Before the partial federal government shutdown temporarily ended last week, some accused House Speaker Nancy Pelosi of playing politics by dis-inviting President Trump from delivering his State of the Union address to a joint session of Congress.
Just to be clear upfront, while the president does indeed have a constitutional requirement to provide Congress updates “from time to time.” There is no requirement that it be done as a speech, or that it be done in front of a joint session. That is a tradition that has developed over the past century, beginning with Woodrow Wilson in 1913.
The president has the Constitutional power to call a joint session — outlined in the same clause that directs him to provide updates on the state of the union — but only “on extraordinary occasions” (and it’s doubtful delivering the State of the Union address in an “extraordinary occasion”).
Joining Congress is up to, well, Congress. And both Pelosi and Senate Majority Leader Mitch McConnell have the power to say no, with appropriate support from their respective lawmaking bodies.
Was the joint session turned into a bargaining chip? Of course it was. And why not? Getting that national stage is important to Trump, and part of negotiation is finding out what the other side desires most, and then finding a way to deliver that while getting something appropriate in return.
And yes, it’s very much playing a political game, which reminds us why Washington is so disliked by those who live outside that bubble. But in this particular game, the only victim was Trump’s spotlight.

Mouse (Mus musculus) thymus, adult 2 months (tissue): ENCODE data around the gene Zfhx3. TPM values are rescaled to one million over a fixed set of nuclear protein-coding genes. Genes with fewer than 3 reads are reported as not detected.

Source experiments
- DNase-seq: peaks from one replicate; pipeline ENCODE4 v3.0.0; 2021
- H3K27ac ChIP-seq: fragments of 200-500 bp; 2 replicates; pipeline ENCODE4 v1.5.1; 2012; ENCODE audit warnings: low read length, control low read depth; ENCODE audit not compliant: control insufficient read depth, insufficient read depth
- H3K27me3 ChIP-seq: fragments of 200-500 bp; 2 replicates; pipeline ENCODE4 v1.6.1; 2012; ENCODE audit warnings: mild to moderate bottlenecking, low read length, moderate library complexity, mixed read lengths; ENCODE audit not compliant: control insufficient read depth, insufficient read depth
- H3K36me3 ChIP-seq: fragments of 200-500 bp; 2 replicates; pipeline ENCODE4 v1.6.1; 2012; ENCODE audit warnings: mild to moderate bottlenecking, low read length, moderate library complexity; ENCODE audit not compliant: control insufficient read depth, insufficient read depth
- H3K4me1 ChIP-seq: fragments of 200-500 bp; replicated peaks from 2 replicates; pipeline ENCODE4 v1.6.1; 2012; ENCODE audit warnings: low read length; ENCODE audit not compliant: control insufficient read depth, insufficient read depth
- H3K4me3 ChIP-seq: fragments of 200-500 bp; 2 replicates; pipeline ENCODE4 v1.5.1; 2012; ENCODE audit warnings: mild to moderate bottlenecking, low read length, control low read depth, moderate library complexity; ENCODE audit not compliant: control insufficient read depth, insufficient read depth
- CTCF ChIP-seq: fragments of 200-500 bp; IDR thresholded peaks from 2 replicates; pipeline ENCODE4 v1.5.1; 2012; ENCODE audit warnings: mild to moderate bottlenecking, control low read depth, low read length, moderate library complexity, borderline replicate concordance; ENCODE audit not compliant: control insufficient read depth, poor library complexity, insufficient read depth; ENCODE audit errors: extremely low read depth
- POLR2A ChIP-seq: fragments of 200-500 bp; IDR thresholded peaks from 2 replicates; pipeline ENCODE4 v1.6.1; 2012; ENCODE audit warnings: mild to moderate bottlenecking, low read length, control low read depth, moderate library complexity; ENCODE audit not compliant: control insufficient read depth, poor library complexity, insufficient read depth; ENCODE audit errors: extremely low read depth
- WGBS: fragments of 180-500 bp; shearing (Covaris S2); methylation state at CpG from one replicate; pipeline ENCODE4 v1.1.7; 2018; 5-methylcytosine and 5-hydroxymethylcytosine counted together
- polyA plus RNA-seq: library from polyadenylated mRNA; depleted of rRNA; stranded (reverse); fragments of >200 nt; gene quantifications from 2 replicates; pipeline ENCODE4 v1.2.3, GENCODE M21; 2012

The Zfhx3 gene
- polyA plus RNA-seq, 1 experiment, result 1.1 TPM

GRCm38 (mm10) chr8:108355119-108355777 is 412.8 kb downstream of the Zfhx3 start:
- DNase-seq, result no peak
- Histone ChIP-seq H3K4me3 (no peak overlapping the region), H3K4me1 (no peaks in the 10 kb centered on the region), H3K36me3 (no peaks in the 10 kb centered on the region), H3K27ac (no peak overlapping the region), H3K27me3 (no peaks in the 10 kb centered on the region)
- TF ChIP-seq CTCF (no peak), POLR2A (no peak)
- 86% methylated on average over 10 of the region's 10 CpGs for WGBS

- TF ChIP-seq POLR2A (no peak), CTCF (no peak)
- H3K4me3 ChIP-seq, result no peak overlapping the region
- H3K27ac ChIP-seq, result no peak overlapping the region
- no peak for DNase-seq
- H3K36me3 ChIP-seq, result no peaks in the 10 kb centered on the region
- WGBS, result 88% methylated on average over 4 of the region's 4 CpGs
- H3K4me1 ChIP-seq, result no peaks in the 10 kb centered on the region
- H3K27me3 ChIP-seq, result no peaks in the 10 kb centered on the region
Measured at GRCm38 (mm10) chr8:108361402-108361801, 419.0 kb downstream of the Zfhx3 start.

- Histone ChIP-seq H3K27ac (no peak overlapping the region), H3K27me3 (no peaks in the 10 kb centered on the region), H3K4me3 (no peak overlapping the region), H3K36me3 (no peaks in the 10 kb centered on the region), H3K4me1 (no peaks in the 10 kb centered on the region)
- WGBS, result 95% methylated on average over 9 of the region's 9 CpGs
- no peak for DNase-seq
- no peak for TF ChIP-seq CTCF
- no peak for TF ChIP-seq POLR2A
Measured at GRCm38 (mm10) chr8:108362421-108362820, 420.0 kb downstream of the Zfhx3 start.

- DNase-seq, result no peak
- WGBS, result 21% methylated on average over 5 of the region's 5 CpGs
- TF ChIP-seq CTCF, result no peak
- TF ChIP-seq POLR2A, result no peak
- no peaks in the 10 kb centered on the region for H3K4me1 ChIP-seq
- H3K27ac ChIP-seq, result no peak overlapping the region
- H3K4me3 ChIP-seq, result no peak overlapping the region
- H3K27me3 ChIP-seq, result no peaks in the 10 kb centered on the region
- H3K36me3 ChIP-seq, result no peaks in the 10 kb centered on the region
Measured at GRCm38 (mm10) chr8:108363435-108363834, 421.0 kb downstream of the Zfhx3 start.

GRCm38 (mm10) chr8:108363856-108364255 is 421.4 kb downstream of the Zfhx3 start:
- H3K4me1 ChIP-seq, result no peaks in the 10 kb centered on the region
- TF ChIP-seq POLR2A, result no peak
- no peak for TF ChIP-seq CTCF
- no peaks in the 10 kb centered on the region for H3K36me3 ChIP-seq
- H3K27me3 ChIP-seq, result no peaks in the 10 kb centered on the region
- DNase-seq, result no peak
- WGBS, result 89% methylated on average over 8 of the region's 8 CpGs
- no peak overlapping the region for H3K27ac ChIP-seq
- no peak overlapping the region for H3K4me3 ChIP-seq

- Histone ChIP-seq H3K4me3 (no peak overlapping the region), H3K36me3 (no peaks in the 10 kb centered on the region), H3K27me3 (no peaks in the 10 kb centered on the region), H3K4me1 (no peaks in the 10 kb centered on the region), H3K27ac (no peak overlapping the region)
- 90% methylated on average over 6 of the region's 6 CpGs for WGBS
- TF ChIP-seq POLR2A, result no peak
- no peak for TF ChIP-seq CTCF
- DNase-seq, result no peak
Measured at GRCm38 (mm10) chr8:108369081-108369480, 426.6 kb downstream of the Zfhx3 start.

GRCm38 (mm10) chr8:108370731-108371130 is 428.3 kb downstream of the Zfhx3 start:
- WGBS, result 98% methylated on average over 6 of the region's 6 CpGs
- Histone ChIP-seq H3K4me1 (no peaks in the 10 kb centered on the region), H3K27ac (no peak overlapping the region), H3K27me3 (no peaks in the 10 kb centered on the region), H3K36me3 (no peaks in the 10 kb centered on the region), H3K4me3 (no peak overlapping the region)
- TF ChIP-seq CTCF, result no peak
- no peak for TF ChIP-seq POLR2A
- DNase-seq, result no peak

When Republicans played the game, they cost this country a justice on the U.S. Supreme Court.
Remember when McConnell refused to even hold hearings for President Obama’s pick to succeed the late Antonin Scalia in 2016? Obama put forward the nomination of Merrick Garland — not necessarily known for being a leftist, and the kind of candidate a Republican Senate might approve.
McConnell said no. Made up some excuse about it being the last year in Obama’s tenure, and that somehow negated the president’s Constitutional duty to nominate a successor.
McConnell had the power, and Garland was never considered. Once Trump won the 2016 election, he nominated Neil Gorsuch. And on Jan. 22, Gorsuch was the deciding vote in a split decision upholding Trump’s head-scratching military transgender ban.
And that’s just the beginning.
There’s dirty politics, and then there’s really dirty politics. Sure, pulling the plug on the State of the Union is playing dirty. But Pelosi’s hands are pristine compared to the shoulder-deep mud McConnell has plunged his arms into.
It’s not the same, and never will be.